President Trump is receiving criticism from Republican officials in Georgia for demanding the state’s secretary of state ‘find’ votes that would overturn his loss there. Democrats are calling for a criminal investigation. NBC’s Kristin Welker joins Shep Smith to discuss. For access to live and exclusive video from CNBC subscribe to CNBC PRO:

President Donald Trump made a series of “provably false” claims during his controversial phone call to pressure Georgia’s secretary of state to reverse President-elect Joe Biden’s win there, a top elections official said Monday.

Gabriel Sterling, Georgia’s voting system implementation manager, gave a point-by-point refutation of Trump’s allegations at a press conference, which came two days after Trump leaned on Secretary of State Brad Raffensperger during an unprecedented hour-long phone call to “find” the president enough votes to beat Biden.

During that call, which officials in Raffensperger’s office had recorded, Trump made a series of claims about purported voting irregularities in Georgia’s presidential election that he said had led to Biden unfairly winning.

The president and his allies elsewhere have made similar allegations, related to felons, underage teenagers and dead people supposedly casting ballots.

“The reason I’m having to stand here today is, there are people in positions of authority and respect who have said their votes didn’t count, and it’s not true,” Sterling said.

“And I’m going to do it again, and I’m going to go through all this, ‘anti-disinformation Monday.’”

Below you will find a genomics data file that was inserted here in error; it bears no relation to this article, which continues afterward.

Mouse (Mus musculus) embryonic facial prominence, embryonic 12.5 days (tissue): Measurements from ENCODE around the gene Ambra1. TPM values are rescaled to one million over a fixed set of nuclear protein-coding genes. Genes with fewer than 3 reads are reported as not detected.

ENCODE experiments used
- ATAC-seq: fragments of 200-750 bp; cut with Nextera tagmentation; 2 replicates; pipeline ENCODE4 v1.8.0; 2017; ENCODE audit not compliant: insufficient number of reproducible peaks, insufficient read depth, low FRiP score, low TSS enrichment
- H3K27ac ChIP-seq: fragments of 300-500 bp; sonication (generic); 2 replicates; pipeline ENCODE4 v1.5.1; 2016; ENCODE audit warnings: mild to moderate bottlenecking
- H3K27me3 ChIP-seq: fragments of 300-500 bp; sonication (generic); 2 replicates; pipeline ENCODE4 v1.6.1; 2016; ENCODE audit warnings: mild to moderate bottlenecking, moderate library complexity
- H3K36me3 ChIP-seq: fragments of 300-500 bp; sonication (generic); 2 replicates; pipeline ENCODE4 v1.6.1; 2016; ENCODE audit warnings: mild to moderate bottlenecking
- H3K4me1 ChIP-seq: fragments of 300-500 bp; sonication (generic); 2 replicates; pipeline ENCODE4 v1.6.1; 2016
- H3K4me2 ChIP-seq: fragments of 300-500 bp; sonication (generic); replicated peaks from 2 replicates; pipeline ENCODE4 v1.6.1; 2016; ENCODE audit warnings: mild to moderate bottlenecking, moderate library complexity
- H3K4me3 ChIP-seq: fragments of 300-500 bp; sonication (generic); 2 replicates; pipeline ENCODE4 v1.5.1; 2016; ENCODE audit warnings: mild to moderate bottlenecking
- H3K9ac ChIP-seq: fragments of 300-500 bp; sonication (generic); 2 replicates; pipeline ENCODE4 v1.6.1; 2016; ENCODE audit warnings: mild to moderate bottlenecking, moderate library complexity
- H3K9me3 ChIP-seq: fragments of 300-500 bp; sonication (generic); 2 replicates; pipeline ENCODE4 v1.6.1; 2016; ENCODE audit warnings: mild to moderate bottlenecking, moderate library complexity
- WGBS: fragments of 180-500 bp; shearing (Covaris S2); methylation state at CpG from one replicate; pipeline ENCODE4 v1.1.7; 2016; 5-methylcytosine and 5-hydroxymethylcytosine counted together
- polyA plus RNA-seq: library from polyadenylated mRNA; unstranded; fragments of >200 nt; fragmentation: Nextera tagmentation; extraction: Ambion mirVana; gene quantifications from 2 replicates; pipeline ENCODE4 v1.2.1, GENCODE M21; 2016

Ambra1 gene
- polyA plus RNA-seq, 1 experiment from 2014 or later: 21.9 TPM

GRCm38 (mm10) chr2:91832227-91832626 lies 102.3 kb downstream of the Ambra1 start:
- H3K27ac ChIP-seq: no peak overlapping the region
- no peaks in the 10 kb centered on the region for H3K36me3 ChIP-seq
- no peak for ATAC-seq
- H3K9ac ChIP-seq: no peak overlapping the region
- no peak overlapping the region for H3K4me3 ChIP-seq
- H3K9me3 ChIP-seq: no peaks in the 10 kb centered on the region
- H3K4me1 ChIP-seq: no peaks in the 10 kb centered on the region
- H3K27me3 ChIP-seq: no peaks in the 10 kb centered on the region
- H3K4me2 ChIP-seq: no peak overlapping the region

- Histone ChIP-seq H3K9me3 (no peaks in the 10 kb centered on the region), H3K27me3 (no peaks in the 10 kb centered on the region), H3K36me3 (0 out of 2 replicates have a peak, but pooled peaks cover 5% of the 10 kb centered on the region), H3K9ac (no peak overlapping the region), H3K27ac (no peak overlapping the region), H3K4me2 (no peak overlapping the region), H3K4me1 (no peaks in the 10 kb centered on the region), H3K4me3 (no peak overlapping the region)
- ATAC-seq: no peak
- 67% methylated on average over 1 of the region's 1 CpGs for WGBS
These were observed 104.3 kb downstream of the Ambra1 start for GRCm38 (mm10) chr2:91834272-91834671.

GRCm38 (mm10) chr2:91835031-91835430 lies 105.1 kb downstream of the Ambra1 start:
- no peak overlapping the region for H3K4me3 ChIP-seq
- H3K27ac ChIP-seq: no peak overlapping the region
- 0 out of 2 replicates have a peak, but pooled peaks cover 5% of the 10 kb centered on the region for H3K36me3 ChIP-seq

Standing next to a chart labeled “Claim vs. Fact,” with two rows of each underneath those words, Sterling said, “This is all easily, provably false.”

“Yet, the president persists and by doing so undermines Georgians’ faith in the elections system, especially Republican Georgians in this case,” he said.

Sterling also said Trump campaign lawyers “intentionally misled” the public with claims that a videotape showed fraudulent votes being awarded to Biden during a count of ballots.

Sterling suggested that Trump’s allegations could harm the chances of Republican incumbents David Perdue and Kelly Loeffler in their runoff elections Tuesday for Georgia’s seats in the U.S. Senate, where they face stiff challenges from Democrats Jon Ossoff and Raphael Warnock, respectively.

There are concerns among GOP leaders that Trump’s claims of widespread ballot fraud in Georgia, and Perdue’s and Loeffler’s backing of the president’s rhetoric, could dampen turnout among Republican voters.

Sterling urged voters to show up to the polls for Tuesday’s races, even if they had concerns about election integrity.

“I’m not acknowledging that there was massive voter fraud, because there wasn’t. But if you believe in your heart of hearts that there was, the best thing for you to do is to turn out and vote and make it harder for them to steal,” he said.

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